Back to Top | Article Outline

Omega-3 fatty acids

Omega-3 fatty acid (n3-FA) supplementation has been shown to improve the anabolic efficiency of protein nutrition and exercise in aging and in patients with chronic diseases or cancer [31]. These n3-FA effects could be related to their known anti-inflammatory action and/or to a direct action on the mTOR signaling pathway [31]. Enteral diets supplemented with fish oils have been tested in patients with acute lung injury and acute respiratory distress syndrome. A meta-analysis showed a 60% mortality reduction when n3-FA were administered continuously with full enteral nutrition [5▪▪]. A more recent meta-analysis does not confirm such benefits [32]. Differences in administration routes and in intestinal absorption and/or lack of interaction with other anabolic stimuli (e.g., exercise or protein supplements) may explain discrepancies among clinical studies [31].

Back to Top | Article Outline



Only few studies have evaluated the anabolic effects of exogenous insulin administration on muscle protein metabolism in ICU patients. High or submaximal levels of insulin supply improved nitrogen balance by inducing an increased protein synthesis. At high insulin doses, this effect was sustained by an improved rate of inward transport of amino acids, which is severely deficient in critically ill patients [33,34▪,35]. Despite the fact that insulin can be considered a useful anabolic factor, high doses of this hormone are associated with increased risk of hypoglycemia.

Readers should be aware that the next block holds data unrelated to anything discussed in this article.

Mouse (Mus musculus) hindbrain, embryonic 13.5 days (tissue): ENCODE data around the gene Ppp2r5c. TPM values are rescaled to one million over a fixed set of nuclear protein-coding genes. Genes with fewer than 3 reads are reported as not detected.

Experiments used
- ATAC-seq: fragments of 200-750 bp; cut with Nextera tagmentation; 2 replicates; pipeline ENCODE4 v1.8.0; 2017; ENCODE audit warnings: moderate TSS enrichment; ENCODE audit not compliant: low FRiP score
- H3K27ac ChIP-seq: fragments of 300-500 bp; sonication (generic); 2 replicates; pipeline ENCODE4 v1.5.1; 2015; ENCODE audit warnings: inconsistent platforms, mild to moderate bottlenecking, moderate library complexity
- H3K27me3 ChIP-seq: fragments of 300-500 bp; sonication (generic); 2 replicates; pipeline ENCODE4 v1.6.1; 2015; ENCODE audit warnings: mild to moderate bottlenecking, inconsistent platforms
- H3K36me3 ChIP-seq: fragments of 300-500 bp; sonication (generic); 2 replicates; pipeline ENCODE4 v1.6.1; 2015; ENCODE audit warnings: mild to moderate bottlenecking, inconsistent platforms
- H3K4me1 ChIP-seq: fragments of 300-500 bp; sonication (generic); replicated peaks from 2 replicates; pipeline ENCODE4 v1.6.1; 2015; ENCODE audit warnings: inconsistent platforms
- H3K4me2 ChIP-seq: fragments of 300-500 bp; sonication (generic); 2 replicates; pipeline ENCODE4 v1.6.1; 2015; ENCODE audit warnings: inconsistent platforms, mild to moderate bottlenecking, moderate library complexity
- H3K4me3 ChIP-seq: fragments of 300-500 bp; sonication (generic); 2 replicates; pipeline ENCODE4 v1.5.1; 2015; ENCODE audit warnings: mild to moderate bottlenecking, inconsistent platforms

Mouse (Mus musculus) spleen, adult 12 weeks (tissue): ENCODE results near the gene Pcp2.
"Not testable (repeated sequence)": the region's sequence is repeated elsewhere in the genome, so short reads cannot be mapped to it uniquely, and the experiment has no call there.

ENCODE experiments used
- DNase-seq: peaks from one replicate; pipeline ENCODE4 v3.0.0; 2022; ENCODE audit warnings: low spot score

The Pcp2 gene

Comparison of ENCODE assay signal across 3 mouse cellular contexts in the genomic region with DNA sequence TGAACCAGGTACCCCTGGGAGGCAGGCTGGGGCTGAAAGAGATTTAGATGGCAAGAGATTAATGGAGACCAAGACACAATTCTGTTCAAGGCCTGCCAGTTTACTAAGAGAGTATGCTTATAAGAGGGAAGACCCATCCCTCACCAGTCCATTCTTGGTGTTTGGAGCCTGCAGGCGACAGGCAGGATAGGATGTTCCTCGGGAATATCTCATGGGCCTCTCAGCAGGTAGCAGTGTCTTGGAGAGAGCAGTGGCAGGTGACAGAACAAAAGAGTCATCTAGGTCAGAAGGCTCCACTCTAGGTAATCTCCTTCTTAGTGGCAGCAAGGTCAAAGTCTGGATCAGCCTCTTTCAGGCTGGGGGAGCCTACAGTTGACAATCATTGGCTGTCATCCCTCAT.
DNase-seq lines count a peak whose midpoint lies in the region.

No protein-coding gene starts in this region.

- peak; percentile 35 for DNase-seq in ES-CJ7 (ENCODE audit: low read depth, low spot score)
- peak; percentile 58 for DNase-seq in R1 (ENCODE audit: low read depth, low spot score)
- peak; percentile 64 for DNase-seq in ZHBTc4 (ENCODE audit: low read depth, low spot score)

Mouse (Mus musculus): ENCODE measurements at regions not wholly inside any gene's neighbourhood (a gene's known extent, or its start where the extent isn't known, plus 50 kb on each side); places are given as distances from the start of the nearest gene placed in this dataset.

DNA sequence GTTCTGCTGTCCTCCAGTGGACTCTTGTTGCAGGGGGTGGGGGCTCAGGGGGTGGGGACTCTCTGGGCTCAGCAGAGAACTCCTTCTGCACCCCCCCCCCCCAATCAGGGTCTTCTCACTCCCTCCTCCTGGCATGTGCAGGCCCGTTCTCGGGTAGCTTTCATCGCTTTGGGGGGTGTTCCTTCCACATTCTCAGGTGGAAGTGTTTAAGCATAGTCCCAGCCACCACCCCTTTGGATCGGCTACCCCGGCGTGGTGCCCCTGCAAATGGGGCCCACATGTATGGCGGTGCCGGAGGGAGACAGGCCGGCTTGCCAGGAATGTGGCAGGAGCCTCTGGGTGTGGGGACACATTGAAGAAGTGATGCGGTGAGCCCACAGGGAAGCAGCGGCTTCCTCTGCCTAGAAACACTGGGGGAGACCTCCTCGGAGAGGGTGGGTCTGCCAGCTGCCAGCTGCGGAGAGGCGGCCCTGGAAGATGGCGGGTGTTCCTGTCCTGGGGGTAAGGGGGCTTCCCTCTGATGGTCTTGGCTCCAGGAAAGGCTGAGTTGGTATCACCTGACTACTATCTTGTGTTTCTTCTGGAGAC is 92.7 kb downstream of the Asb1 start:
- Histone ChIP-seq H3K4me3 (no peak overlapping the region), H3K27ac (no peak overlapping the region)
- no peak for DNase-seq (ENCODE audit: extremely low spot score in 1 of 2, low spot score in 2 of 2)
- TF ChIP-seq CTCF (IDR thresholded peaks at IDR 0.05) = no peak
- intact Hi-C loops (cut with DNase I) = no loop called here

Back to Top | Article Outline


Insulin resistance and hyperglycemia have been associated with increased muscle catabolism in severely burned individuals [33,34▪,35]. Metformin in ICU patients lowers blood glucose levels by reducing hepatic glucose production and intestinal absorption as well as by increasing glucose uptake and utilization by peripheral tissues [36] with a minimal risk of hypoglycemia [37]. Shepherd et al.[34▪] describe the results obtained with metformin treatment in a randomized study on severely burned adults during the acute period after injury. Data showed that metformin decreased endogenous glucose production and increased glucose clearance and oxidation. Furthermore, muscle protein synthesis rate was increased with no changes in protein breakdown. Thus, metformin-mediated suppression of glucose production in the liver was paralleled by reduced net amino acid release from skeletal muscle. This suggests a strong link between insulin resistance and protein kinetics in critical illness. Indeed, insulin infusion during metformin treatment further increased the rate of muscle protein synthesis. Nevertheless, due to the risk of lactic acidosis [37], larger studies are needed to test safety and efficacy of metformin in long-term treatment of acute diseases.